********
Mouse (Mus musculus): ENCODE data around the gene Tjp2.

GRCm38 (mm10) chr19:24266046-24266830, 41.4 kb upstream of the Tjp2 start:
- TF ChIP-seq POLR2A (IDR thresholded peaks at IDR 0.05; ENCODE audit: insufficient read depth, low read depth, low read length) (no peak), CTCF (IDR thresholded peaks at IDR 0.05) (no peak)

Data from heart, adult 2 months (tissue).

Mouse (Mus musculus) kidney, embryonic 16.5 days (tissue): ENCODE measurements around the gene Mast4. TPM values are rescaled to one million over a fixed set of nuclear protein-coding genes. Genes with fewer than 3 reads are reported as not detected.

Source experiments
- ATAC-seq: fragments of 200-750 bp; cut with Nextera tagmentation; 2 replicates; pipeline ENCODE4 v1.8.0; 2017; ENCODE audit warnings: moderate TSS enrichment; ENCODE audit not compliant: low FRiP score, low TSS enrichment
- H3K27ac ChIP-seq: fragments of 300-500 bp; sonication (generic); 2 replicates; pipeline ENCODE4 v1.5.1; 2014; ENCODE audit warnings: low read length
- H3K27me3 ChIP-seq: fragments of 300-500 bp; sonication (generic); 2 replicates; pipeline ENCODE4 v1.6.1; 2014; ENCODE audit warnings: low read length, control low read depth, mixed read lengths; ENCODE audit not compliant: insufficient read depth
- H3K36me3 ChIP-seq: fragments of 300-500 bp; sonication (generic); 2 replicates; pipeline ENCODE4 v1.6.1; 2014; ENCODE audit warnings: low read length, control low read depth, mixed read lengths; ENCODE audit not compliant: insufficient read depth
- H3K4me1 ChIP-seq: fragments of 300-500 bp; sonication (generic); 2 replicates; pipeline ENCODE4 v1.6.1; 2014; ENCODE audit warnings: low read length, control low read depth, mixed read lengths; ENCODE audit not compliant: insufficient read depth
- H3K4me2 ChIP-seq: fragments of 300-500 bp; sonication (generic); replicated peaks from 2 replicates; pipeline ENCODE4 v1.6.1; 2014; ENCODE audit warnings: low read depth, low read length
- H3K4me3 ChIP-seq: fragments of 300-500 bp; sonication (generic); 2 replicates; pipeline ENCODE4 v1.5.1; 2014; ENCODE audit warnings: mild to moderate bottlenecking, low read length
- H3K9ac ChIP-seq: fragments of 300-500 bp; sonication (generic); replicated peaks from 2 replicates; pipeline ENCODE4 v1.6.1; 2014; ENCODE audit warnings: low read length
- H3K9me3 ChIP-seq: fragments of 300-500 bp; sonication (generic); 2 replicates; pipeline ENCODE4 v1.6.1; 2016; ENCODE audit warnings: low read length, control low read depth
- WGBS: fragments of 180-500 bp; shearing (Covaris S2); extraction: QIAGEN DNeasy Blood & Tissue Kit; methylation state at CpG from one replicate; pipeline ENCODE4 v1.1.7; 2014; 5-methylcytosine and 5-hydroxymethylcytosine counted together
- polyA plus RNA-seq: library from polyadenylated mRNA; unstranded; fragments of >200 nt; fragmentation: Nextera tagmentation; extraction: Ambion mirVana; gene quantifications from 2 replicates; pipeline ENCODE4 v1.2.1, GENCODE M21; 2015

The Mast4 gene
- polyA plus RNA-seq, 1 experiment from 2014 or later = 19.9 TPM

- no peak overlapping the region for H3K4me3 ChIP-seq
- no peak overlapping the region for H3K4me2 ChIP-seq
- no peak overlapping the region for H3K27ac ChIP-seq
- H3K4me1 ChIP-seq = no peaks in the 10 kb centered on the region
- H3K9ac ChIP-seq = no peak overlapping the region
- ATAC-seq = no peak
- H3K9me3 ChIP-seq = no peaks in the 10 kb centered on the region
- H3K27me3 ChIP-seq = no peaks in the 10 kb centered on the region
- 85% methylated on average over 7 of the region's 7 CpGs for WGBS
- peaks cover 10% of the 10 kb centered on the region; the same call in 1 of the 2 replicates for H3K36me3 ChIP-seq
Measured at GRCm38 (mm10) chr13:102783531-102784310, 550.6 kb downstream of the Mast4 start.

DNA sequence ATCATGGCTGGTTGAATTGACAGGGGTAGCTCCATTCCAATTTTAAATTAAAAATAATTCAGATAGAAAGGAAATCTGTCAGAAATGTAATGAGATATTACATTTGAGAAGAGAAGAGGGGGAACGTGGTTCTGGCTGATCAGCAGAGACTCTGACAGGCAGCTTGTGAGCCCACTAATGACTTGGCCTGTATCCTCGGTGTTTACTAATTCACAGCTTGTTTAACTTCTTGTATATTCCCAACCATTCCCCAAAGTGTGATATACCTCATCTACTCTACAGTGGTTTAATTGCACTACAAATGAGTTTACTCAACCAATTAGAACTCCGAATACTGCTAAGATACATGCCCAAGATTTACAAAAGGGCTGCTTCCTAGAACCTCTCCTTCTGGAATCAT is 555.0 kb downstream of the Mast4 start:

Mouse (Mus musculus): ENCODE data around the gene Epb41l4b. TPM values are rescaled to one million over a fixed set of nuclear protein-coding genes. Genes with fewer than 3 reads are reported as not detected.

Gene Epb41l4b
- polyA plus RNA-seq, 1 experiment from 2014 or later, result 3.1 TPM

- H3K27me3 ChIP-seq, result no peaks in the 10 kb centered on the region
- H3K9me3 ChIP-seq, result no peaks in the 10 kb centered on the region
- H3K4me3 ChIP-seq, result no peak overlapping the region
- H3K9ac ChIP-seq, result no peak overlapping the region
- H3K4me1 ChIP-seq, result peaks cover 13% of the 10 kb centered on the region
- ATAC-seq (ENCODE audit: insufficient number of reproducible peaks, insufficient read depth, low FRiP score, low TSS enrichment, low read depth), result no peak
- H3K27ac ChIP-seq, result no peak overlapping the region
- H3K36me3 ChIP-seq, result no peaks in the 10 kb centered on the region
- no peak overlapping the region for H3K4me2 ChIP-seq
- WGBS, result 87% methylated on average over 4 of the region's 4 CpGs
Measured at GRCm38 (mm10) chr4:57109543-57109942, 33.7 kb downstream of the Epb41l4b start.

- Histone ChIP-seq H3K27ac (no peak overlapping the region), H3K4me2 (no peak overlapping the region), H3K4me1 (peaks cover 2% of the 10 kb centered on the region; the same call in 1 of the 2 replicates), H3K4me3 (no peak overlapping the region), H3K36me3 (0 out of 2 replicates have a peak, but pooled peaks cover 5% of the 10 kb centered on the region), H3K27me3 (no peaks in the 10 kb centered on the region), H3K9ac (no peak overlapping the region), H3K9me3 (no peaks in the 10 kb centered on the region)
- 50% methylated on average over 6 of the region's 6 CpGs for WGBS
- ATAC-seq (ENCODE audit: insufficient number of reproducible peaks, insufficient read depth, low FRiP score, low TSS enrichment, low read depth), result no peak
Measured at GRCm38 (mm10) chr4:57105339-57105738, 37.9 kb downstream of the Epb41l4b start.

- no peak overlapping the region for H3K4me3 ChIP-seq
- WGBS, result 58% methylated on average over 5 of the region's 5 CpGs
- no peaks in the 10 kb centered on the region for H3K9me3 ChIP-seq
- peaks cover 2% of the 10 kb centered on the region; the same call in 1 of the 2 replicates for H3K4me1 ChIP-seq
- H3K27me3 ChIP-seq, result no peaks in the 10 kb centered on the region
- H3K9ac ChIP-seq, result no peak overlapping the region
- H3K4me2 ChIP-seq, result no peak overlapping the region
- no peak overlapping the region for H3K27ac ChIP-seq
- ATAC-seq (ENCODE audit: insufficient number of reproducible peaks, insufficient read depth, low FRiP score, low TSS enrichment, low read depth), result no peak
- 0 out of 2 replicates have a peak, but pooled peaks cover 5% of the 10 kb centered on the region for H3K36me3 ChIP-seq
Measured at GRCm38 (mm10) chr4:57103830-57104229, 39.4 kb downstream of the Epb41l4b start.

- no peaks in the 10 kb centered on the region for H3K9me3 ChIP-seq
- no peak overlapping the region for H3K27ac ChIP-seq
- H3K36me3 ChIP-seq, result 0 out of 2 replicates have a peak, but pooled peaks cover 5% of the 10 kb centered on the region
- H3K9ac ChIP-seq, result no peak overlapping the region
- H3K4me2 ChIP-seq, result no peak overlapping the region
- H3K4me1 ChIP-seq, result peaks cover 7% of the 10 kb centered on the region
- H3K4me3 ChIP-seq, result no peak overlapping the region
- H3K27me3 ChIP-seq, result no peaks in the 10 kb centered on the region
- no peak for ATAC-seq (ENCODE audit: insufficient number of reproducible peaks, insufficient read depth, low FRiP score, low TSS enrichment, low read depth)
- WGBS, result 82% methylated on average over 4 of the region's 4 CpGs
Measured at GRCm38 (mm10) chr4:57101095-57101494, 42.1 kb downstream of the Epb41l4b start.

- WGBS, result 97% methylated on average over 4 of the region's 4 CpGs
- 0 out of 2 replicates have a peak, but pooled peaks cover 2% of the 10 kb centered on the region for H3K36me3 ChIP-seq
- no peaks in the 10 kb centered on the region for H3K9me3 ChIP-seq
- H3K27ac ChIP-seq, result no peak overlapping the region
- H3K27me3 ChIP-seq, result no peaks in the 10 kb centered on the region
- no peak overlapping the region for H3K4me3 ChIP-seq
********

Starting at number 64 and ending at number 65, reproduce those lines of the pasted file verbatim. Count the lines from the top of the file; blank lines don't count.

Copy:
- H3K9ac ChIP-seq, result no peak overlapping the region
- H3K4me2 ChIP-seq, result no peak overlapping the region